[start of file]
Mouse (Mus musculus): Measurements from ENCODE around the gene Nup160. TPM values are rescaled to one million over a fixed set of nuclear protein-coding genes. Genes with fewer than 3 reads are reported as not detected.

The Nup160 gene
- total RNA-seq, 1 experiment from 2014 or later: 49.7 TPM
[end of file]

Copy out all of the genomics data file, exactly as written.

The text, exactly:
Mouse (Mus musculus): Measurements from ENCODE around the gene Nup160. TPM values are rescaled to one million over a fixed set of nuclear protein-coding genes. Genes with fewer than 3 reads are reported as not detected.

The Nup160 gene
- total RNA-seq, 1 experiment from 2014 or later: 49.7 TPM